Dopamine

Hack user engagement with Dopamine's Reinforcement API

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Reviews

Steffen
 
  • Steffen
    SteffenD E S I G N
    Pros: 

    Sounds good

    Cons: 

    Black mirror?

    Not sure what to feel about this. Specially after Chamath's interview (https://www.youtube.com/watch?v=d6e1riShmak) about human behavior programming. Not going after your product (it seems to be valuable to the market), but the whole 'hacking into people's brains' sound more and more black mirror to me. The question should be asked, is it responsible to keep pushing into this strategy?

    Steffen has never used this product.

Discussion

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Matt Mazzeo
Matt MazzeoHunter@mazzeo
Love what the team at Dopamine is building. They've turned their PhD thesis in neuroscience and informatics into a simple API to help developers better understand how to engage and grow users.
Ramsay 🐻 Brown
Ramsay 🐻 BrownMakerHiring@ramsay_brown · CoFounder @ Boundless.ai 🐻🔮🍺☀️🤘🏼
@mazzeo Thanks Maz! We 💕 you too
Harry Stebbings
Harry Stebbings@harrystebbings · Podcast Host @ The Twenty Minute VC
Cracking hunt here @mazzeo love what they are doing here for des helping to user base!
Brandon Shin
Brandon Shin@bshins · Co-founder @ PolymailApp
Awesome API! It totally makes sense that variable reinforcement strategies can and will be optimized! Very very excited to check it out and see a ton of value in the service, in a lot of use cases (Education could be really cool)
T. Dalton Combs
T. Dalton CombsMakerHiring@tdaltonc1
@bshins Education is a Dope application; we've seen it work. But I think an email app might be even Doper. *wink*
Ben Stein
Ben Stein@ben_stein
Looks awesome. It would be very cool to see a demo
T. Dalton Combs
T. Dalton CombsMakerHiring@tdaltonc1
@ben_stein We just finished the demo video. Hot off the presses:
Ian Mikutel
Ian Mikutel@ianmikutel · Sr. PM Lead, Ink & AI @ Microsoft.
@tdaltonc @ramsay_brown Love this! Can you talk about differences in retention you've seen by getting timing right vs random timing vs no rewards at all?
T. Dalton Combs
T. Dalton CombsMakerHiring@tdaltonc1
@ianmikutel @ramsay_brown Sure! We've run randomized control groups for all of our customers. Compared to a no-reward control, the optimized group has up to 60% higher retention. We don't run random-timing controls very often any more. They are not a good control for the way the newer versions of our algorithm runs. But back when we did, the optimized group has 25% higher retention than a dose-matched-random-timing group. And we're continually finding new ways to do even better. Thanks for asking!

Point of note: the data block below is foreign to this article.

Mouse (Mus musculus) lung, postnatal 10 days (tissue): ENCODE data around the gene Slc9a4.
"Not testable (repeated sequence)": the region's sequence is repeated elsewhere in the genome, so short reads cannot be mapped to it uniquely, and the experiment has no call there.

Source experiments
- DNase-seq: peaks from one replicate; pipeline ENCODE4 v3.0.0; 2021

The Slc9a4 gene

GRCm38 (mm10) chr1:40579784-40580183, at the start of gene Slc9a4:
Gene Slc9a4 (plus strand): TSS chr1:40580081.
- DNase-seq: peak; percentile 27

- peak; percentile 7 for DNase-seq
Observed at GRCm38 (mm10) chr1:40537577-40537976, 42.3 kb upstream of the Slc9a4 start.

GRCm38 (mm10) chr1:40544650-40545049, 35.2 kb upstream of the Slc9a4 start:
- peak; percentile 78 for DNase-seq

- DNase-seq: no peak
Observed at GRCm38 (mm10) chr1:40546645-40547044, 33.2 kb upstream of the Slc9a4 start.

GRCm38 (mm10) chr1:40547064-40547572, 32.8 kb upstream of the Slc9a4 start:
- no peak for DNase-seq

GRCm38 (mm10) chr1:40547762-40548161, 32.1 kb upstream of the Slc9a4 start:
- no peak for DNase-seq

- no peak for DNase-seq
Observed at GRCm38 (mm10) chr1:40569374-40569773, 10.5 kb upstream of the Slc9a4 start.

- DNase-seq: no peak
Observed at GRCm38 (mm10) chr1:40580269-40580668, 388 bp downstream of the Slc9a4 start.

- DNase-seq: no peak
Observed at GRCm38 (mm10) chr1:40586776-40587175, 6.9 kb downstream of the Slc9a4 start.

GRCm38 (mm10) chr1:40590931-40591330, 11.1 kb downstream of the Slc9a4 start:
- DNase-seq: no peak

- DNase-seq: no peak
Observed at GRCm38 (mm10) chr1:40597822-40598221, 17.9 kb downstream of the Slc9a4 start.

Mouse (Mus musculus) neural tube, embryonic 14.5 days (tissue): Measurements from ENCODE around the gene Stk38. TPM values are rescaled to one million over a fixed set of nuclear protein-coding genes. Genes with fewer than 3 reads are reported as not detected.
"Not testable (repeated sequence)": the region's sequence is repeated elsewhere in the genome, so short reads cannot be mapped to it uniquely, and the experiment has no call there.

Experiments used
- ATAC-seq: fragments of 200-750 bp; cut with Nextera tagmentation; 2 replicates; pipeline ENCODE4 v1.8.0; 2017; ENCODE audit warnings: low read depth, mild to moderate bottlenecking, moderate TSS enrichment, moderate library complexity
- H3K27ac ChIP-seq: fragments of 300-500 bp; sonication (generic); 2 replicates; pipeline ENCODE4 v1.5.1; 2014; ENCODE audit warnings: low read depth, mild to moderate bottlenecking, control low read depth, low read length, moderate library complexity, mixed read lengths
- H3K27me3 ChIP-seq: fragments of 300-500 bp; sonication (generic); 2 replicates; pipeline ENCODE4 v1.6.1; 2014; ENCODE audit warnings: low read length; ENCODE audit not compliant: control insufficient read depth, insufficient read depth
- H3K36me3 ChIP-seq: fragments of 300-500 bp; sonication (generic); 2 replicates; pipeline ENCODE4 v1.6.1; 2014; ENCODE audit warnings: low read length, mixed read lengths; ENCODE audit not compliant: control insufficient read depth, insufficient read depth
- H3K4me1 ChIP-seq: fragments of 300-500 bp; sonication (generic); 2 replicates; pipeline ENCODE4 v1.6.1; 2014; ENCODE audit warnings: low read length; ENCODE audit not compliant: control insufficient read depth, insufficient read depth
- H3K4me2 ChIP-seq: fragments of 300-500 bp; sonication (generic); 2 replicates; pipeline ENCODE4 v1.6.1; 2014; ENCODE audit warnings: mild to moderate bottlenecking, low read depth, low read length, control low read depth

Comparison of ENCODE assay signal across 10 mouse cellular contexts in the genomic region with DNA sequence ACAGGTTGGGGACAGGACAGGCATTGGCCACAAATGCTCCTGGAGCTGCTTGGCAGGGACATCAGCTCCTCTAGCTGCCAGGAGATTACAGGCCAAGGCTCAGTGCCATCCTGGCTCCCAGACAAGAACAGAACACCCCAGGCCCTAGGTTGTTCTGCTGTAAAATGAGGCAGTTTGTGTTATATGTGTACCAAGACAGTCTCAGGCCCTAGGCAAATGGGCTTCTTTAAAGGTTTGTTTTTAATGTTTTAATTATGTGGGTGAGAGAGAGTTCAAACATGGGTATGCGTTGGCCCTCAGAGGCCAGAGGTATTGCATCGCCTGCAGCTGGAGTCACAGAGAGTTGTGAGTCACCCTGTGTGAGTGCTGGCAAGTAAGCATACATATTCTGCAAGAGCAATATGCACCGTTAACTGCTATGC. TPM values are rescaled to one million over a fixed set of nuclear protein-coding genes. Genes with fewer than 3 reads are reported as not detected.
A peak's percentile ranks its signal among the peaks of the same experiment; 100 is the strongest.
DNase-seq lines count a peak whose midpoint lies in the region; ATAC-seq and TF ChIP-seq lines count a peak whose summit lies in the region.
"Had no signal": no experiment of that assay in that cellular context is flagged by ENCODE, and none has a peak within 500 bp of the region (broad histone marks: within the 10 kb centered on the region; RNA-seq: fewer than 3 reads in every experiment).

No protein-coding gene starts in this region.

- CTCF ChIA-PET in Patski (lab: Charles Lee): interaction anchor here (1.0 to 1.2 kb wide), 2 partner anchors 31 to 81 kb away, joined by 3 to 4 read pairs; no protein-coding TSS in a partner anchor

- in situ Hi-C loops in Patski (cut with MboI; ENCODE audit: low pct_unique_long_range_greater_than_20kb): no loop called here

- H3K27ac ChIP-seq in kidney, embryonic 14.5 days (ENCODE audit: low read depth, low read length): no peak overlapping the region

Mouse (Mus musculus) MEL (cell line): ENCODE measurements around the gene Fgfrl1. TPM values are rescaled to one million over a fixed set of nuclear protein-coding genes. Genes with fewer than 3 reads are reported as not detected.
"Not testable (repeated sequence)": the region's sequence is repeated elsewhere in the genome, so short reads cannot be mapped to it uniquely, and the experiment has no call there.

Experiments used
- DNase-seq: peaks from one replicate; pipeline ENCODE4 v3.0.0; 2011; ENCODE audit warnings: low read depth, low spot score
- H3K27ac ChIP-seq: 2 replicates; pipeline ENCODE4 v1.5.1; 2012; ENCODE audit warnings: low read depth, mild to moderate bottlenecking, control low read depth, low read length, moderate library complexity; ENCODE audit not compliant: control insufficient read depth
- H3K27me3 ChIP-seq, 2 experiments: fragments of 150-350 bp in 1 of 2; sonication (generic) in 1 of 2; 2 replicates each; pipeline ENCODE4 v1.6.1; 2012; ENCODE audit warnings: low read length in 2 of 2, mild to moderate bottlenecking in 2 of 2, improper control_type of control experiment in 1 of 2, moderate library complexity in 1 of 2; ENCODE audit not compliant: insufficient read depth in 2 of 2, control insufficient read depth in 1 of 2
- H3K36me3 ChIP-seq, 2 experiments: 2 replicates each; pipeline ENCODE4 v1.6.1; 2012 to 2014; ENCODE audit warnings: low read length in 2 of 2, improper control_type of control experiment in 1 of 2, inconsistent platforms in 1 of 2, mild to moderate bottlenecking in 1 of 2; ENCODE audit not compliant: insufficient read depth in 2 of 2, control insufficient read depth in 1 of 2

Ian Mikutel
Ian Mikutel@ianmikutel · Sr. PM Lead, Ink & AI @ Microsoft.
@tdaltonc Thanks! And can you share any data on testing of various rewards? For example, text vs emojis vs stickers vs other stuff?
T. Dalton Combs
T. Dalton CombsMakerHiring@tdaltonc1
@ianmikutel The short answer is: not much difference. Skinner pointed out that, "The way positive reinforcement is carried out is more important than the amount." And by-and-large that's what we've found. Above some minimum level, all rewards work equally well. We have found that some rewards work better among different user groups, but nothing systematic. And we've also never worked with a developer that was interested in running radically different rewards, so we've never gotten to test emojis vs stickers (for example) in a single app. We have found that when a developer provides multiple different rewards for a single action, you can do interesting things in the patterns between them (but we're keeping the details on that close to our chest.)
Steve RAFFNER
Steve RAFFNER@steveraffner · Senior Innovation Consultant
Ramsay 🐻 Brown
Ramsay 🐻 BrownMakerHiring@ramsay_brown · CoFounder @ Boundless.ai 🐻🔮🍺☀️🤘🏼
@steveraffner you might be my new favorite person.
T. Dalton Combs
T. Dalton CombsMakerHiring@tdaltonc1
@steveraffner @ramsay_brown Next time you're in LA. Please stop by for a free beer.